Q&A with director of TIFF doc Sea Point Days

South African filmmaker Francois Verster reveals his process and funding challenges for Sea Point Days, which just screened at TIFF.
September 15, 2008

The Jan Vrijman Fund from IDFA was one of the backers of your – did you ever pitch the film at IDFA’s Forum? If so, what was that like? Seems pretty nerve wracking…
The film received a production grant from the Jan Vrijman Fund, but we did not pitch it at IDFA. I pitched two previous films at the IDFA Forum, however: A Lion’s Trail and The Mothers’ House, and yes, it can be a pretty intimidating experience. A Lion’s Trail actually had a fantastic pitch: the film is about the African song ‘Mbube,’ which eventually became ‘The Lion Sleeps Tonight,’ and to our happy surprise, when introducing the pitch our commissioning editor, Eddie Manzingana, started singing the original. So that went very well, with around 11 or 12 people saying they wanted the film. Producer Neil Brandt and I are hoping to pitch our next film, The Dream of Shahrazad, at the Forum later this year.

During the post-screening Q&A for Sea Point Days at TIFF, you said there were three filming periods that lasted about three weeks each and resulted in 180 hours of footage. How many broadcaster backers or funders did you have onboard before you started shooting?
Much of the film was shot almost without any funding at all, and production grants came in when we were already well into the process from the Jan Vrijman Fund, ITVS International (IMDF) and the Visions Sud Est fund. The film was completed on a minor percentage of full budget; as always seems to be the case with this kind of documentary, a lot of unpaid resources on my own and the two producers’ (Neil Brandt and Lucinda Englehart) behalves went into the making of the film throughout.

You use police video surveillance to show street crimes that occurred in South Africa. How difficult it was to get permission to use such archives?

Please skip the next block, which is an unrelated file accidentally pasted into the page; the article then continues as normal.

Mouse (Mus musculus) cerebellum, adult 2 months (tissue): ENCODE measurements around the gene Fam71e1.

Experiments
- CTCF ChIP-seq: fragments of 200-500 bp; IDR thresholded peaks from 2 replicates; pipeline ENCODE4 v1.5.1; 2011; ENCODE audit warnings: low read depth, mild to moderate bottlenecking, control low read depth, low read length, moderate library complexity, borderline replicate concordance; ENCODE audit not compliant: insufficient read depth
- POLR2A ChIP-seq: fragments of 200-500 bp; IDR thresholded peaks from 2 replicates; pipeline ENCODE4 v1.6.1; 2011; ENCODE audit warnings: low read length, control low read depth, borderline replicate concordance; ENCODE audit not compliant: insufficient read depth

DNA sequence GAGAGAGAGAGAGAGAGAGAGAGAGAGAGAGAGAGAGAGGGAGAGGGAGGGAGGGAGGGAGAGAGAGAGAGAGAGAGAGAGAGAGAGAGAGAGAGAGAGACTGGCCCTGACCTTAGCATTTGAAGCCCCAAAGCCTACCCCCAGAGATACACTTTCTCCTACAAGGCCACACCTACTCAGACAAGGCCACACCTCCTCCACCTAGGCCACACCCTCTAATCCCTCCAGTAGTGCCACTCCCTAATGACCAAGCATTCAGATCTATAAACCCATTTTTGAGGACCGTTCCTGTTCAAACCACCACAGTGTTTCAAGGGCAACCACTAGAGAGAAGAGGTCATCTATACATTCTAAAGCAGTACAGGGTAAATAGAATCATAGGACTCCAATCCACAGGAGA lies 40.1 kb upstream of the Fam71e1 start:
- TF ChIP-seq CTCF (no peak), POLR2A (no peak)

It was hard to get through to the correct people at the South African Police, but once we managed this, permissions were given surprisingly freely. The only legal limitation was that we had to use footage that related to cases that had already been closed, or to incidents which had happened far in the past and were unlikely to lead to criminal prosecution.

In retrospect, is there something you would have changed about the process of making this film?
This is a hard question to answer. Finding funding for this film was harder than on any other I have made, so while I would like to say we should have held out longer for the full budget (we wanted to film some material on 16mm, wanted to be able to employ a larger professional crew for some sections, and so on), we did get to a point where we simply had to say, ‘We are finishing it no matter what.’ I do also wish we could have had a longer edit period (the latter kept on getting longer and longer beyond all expectations), but then again, one does have to have a cut-off point! Apart from that, there are some events that I wish I had been there to film… but so it goes!

About The Author
Managing editor with realscreen publication, an international print and online magazine that covers the non-fiction film and television industries. Darah is an award-winning journalist who has spent over two decades covering a wide range of issues from real estate and urban development to immigration, politics and human rights, primarily with The Vancouver Sun. Prior to joining realscreen, she was editor of Stream Daily, realscreen's sister publication covering the dynamic global digital video industry. She also served a stint as a war reporter in Afghanistan for television and print, and was a national business blogger with Yahoo Canada.